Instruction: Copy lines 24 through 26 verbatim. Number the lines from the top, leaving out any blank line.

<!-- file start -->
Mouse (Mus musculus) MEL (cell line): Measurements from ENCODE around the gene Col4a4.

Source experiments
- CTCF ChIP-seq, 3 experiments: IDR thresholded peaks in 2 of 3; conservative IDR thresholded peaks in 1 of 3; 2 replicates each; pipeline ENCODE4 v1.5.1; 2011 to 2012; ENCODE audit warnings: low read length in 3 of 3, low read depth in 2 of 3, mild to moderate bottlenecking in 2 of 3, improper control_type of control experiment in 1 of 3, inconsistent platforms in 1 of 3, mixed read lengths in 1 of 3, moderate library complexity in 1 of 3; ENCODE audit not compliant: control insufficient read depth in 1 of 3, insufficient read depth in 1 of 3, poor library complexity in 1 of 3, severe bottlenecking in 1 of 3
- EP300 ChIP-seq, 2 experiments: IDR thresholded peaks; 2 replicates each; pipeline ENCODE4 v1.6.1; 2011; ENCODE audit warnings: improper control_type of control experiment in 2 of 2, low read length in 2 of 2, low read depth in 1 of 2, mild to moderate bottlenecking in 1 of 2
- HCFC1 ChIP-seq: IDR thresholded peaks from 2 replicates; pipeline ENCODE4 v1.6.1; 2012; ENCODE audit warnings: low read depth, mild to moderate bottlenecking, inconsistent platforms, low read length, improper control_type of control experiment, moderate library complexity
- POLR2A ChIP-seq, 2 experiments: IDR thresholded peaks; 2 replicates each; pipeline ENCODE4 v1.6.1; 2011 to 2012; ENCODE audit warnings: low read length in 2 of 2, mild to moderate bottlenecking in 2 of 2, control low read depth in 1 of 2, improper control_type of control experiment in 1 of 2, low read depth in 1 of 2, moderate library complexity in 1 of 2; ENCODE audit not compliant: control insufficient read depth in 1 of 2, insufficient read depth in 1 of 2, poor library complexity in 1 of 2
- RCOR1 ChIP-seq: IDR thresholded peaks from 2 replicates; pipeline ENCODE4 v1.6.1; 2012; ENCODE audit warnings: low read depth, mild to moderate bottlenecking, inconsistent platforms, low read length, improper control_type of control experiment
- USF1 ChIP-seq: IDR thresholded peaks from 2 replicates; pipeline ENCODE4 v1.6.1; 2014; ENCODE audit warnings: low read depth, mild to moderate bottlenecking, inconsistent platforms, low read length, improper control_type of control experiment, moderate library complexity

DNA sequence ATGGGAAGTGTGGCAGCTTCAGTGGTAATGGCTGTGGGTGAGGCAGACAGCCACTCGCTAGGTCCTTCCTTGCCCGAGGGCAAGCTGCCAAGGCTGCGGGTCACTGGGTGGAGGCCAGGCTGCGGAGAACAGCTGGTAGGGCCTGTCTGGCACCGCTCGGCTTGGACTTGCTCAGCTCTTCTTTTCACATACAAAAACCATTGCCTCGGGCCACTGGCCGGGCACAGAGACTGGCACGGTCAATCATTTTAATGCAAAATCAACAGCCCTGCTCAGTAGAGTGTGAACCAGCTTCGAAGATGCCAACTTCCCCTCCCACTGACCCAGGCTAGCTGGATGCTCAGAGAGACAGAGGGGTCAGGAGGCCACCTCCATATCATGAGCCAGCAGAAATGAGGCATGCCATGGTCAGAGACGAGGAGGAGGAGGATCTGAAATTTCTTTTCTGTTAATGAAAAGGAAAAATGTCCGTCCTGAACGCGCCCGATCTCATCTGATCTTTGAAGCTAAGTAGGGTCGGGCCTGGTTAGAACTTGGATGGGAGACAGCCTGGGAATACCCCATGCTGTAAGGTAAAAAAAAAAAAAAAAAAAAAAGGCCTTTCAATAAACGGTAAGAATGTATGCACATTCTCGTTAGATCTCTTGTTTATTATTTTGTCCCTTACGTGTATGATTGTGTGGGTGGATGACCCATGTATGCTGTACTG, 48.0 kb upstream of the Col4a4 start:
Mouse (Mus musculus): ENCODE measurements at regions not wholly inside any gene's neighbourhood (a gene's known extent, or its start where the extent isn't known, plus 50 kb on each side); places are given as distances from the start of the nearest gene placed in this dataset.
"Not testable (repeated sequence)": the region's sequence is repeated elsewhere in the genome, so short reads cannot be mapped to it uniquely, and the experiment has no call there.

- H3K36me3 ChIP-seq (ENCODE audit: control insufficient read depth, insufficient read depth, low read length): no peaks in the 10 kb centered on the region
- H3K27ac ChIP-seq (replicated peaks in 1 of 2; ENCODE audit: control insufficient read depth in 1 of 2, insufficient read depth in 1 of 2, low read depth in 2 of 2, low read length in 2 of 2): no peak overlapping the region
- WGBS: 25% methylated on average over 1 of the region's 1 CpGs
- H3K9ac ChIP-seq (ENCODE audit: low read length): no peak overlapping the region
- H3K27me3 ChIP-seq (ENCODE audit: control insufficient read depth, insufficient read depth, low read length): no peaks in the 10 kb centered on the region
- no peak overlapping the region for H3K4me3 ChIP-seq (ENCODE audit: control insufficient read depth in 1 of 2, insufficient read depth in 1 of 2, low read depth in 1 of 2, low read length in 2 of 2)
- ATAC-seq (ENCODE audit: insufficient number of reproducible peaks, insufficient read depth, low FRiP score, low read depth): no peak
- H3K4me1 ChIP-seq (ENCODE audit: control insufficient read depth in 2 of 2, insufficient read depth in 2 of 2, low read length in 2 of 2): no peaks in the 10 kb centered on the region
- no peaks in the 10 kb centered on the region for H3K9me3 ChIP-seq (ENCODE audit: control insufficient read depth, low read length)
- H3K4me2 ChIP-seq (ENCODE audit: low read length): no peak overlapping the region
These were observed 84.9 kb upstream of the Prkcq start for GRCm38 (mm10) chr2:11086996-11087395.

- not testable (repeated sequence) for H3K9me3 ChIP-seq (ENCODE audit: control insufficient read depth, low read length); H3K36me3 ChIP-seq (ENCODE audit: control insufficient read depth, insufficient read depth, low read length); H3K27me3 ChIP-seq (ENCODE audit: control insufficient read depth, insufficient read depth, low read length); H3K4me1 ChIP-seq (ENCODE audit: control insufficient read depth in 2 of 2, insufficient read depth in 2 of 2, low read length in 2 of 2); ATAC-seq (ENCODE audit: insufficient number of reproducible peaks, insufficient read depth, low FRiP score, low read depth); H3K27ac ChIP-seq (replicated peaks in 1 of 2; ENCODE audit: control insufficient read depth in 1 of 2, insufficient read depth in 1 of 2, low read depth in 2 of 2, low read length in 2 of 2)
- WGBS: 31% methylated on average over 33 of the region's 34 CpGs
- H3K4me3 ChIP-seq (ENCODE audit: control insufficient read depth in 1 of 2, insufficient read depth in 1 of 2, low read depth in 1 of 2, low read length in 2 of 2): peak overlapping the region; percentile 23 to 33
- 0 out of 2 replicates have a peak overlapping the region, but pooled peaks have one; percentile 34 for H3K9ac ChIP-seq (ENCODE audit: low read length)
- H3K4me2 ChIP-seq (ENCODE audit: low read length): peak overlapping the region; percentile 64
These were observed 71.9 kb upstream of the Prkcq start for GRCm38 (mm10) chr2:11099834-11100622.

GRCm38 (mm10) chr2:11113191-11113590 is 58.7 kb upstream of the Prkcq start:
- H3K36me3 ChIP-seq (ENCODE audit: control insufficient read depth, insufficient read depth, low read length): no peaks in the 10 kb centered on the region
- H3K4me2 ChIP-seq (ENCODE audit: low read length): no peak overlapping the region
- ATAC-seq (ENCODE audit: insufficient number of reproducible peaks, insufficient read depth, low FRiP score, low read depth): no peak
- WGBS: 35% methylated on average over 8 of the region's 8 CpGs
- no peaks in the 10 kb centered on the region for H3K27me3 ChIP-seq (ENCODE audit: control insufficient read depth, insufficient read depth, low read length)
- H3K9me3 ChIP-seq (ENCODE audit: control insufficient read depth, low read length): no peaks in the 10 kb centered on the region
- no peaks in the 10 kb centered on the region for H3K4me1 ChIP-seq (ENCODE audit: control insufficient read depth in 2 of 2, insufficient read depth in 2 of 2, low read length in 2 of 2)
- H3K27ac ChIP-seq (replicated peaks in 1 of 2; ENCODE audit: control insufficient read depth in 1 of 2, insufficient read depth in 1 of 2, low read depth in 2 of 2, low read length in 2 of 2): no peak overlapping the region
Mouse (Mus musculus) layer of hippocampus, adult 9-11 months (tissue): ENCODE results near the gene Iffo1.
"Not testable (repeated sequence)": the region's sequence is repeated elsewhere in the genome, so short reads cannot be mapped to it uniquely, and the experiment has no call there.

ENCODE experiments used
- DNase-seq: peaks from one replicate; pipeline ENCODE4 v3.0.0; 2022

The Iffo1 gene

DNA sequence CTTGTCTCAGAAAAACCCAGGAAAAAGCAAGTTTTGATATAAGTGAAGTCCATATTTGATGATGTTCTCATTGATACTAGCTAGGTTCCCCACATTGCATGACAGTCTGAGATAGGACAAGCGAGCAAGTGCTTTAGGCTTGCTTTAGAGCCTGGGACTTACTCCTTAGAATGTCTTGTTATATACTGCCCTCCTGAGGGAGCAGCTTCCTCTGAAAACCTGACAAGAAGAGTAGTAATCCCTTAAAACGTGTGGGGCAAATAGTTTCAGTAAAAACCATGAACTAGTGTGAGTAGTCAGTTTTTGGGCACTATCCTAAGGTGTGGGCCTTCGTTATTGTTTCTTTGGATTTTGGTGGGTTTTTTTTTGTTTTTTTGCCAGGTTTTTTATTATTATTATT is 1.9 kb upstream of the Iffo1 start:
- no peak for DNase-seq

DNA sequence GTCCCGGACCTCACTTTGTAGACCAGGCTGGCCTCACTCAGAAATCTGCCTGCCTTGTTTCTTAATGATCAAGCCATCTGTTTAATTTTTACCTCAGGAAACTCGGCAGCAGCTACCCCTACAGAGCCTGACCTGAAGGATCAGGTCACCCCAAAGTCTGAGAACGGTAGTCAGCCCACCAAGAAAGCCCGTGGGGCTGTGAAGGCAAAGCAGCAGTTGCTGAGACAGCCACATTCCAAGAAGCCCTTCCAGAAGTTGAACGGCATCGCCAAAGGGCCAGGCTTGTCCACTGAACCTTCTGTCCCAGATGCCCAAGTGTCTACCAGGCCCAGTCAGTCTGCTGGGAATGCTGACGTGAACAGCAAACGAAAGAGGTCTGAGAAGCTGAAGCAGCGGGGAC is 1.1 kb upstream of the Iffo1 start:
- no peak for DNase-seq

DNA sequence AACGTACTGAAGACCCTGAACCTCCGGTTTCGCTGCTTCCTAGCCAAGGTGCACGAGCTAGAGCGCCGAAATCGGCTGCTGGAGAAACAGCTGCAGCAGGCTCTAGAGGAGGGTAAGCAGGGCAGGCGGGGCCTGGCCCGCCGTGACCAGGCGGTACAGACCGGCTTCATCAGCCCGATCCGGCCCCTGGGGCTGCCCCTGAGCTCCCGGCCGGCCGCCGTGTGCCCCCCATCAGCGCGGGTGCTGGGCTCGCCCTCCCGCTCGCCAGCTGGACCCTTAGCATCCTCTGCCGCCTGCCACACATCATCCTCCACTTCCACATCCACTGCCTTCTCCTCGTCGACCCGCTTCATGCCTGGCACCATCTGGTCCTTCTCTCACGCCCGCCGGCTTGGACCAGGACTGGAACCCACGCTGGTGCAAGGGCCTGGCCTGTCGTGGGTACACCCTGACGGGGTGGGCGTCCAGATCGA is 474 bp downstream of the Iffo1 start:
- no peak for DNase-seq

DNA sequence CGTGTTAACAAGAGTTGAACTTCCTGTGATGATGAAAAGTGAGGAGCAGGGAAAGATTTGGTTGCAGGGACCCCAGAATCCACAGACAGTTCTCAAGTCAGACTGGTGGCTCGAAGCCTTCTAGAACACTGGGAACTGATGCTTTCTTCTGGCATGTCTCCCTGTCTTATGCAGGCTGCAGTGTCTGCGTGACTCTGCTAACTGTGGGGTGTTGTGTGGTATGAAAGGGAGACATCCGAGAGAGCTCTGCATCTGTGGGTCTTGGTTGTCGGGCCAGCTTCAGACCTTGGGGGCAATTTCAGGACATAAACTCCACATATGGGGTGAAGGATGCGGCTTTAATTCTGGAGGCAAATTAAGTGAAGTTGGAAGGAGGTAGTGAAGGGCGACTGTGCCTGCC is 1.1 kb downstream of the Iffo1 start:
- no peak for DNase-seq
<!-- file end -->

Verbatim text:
- WGBS: 31% methylated on average over 33 of the region's 34 CpGs
- H3K4me3 ChIP-seq (ENCODE audit: control insufficient read depth in 1 of 2, insufficient read depth in 1 of 2, low read depth in 1 of 2, low read length in 2 of 2): peak overlapping the region; percentile 23 to 33
- 0 out of 2 replicates have a peak overlapping the region, but pooled peaks have one; percentile 34 for H3K9ac ChIP-seq (ENCODE audit: low read length)